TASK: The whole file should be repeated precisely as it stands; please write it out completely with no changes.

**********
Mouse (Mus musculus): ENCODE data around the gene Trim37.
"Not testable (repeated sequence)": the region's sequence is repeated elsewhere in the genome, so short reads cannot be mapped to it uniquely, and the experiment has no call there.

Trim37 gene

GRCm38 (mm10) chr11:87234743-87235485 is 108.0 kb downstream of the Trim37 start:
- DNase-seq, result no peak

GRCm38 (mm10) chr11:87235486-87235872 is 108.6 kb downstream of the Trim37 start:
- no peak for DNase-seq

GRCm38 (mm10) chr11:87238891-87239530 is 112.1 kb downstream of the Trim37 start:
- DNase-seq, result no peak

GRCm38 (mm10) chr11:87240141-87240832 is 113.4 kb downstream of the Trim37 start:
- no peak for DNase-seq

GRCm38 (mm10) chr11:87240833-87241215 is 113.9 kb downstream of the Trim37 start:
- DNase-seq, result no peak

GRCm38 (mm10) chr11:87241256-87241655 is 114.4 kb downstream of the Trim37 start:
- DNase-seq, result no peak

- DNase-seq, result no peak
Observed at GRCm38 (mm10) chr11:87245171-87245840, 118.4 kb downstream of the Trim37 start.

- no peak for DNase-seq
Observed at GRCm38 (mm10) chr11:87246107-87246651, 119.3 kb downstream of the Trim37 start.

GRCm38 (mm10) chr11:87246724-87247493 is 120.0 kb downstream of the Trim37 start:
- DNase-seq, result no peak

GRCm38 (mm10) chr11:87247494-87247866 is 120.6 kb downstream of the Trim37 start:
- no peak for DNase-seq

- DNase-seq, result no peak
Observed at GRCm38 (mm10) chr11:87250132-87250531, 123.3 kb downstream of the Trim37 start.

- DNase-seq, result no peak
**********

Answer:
Mouse (Mus musculus): ENCODE data around the gene Trim37.
"Not testable (repeated sequence)": the region's sequence is repeated elsewhere in the genome, so short reads cannot be mapped to it uniquely, and the experiment has no call there.

Trim37 gene

GRCm38 (mm10) chr11:87234743-87235485 is 108.0 kb downstream of the Trim37 start:
- DNase-seq, result no peak

GRCm38 (mm10) chr11:87235486-87235872 is 108.6 kb downstream of the Trim37 start:
- no peak for DNase-seq

GRCm38 (mm10) chr11:87238891-87239530 is 112.1 kb downstream of the Trim37 start:
- DNase-seq, result no peak

GRCm38 (mm10) chr11:87240141-87240832 is 113.4 kb downstream of the Trim37 start:
- no peak for DNase-seq

GRCm38 (mm10) chr11:87240833-87241215 is 113.9 kb downstream of the Trim37 start:
- DNase-seq, result no peak

GRCm38 (mm10) chr11:87241256-87241655 is 114.4 kb downstream of the Trim37 start:
- DNase-seq, result no peak

- DNase-seq, result no peak
Observed at GRCm38 (mm10) chr11:87245171-87245840, 118.4 kb downstream of the Trim37 start.

- no peak for DNase-seq
Observed at GRCm38 (mm10) chr11:87246107-87246651, 119.3 kb downstream of the Trim37 start.

GRCm38 (mm10) chr11:87246724-87247493 is 120.0 kb downstream of the Trim37 start:
- DNase-seq, result no peak

GRCm38 (mm10) chr11:87247494-87247866 is 120.6 kb downstream of the Trim37 start:
- no peak for DNase-seq

- DNase-seq, result no peak
Observed at GRCm38 (mm10) chr11:87250132-87250531, 123.3 kb downstream of the Trim37 start.

- DNase-seq, result no peak